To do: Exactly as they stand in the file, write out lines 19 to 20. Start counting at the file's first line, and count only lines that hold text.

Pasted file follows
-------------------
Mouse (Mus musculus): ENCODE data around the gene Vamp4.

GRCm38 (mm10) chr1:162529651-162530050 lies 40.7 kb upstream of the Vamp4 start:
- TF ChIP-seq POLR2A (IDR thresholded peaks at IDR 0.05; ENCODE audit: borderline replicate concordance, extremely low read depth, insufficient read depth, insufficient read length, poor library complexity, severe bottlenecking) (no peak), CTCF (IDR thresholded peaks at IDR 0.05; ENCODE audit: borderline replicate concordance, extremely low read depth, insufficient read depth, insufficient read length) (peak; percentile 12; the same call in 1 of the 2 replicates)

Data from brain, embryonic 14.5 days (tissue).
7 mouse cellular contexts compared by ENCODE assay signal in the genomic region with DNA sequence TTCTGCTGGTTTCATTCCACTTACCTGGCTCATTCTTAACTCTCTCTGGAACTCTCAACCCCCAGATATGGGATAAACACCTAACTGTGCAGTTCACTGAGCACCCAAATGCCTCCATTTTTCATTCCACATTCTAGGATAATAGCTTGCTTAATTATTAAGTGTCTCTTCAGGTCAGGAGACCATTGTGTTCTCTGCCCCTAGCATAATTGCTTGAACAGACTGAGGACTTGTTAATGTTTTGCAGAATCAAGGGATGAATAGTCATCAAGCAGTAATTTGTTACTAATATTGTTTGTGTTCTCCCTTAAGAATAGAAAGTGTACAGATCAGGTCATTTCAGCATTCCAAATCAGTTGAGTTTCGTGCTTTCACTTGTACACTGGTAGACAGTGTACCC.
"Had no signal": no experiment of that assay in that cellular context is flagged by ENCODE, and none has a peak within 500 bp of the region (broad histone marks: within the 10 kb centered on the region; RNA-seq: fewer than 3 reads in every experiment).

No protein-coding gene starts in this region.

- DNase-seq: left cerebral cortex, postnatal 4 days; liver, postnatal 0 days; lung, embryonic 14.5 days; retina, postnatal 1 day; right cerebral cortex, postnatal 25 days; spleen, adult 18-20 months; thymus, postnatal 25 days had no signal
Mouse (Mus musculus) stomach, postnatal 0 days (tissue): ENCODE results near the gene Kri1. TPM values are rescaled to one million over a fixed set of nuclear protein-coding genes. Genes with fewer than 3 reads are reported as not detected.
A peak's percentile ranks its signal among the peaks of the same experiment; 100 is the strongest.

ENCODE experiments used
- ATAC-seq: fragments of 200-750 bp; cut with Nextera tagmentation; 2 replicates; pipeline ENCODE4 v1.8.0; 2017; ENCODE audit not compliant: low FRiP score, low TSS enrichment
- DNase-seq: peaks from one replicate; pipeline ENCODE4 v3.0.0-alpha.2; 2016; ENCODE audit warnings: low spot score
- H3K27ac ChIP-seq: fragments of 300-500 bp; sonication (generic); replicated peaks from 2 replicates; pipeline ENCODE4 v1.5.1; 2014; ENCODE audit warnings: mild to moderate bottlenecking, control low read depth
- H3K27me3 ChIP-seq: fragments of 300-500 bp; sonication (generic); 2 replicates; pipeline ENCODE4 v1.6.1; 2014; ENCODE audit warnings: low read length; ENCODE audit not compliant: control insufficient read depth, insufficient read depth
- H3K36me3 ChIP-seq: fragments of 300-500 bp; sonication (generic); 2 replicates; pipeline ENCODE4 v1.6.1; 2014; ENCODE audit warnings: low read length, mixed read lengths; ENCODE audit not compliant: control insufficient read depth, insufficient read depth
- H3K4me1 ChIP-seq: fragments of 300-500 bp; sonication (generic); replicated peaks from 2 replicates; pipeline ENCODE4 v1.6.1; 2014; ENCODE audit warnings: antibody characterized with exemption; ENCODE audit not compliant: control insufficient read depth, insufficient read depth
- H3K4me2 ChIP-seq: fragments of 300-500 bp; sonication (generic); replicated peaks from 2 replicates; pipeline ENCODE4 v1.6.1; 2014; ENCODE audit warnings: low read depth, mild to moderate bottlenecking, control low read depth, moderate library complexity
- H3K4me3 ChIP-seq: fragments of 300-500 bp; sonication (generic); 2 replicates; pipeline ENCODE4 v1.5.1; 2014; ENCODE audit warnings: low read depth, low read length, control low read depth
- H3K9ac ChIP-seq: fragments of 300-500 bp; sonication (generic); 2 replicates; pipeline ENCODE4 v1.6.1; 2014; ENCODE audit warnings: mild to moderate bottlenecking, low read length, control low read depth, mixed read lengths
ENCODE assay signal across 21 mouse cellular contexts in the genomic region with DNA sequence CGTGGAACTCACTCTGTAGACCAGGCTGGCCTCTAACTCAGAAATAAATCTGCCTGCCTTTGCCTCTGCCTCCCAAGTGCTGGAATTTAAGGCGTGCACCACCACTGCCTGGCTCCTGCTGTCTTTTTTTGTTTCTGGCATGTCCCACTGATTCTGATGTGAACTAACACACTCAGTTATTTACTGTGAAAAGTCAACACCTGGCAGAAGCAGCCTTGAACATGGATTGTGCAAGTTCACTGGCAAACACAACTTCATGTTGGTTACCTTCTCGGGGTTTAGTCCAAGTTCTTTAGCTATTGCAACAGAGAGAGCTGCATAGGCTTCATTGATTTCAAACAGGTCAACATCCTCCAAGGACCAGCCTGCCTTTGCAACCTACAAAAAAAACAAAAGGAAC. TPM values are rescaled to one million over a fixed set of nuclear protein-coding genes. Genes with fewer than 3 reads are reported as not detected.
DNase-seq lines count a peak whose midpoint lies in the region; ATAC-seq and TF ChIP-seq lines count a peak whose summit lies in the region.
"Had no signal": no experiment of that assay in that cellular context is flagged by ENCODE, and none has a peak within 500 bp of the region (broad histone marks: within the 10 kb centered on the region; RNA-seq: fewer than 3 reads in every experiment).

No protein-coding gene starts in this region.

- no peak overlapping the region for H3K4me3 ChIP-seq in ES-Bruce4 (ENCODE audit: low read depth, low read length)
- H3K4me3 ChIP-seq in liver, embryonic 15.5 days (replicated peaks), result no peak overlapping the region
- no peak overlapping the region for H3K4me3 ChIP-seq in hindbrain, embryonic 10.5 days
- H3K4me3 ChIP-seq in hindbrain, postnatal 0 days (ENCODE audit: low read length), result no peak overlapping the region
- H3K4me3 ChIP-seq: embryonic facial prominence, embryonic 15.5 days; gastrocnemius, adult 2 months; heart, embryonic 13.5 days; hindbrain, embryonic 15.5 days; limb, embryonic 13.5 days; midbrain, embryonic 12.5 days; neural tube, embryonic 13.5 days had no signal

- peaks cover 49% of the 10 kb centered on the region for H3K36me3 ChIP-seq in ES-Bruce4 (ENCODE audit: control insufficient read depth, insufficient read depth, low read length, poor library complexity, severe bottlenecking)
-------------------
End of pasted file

- H3K4me3 ChIP-seq: fragments of 300-500 bp; sonication (generic); 2 replicates; pipeline ENCODE4 v1.5.1; 2014; ENCODE audit warnings: low read depth, low read length, control low read depth
- H3K9ac ChIP-seq: fragments of 300-500 bp; sonication (generic); 2 replicates; pipeline ENCODE4 v1.6.1; 2014; ENCODE audit warnings: mild to moderate bottlenecking, low read length, control low read depth, mixed read lengths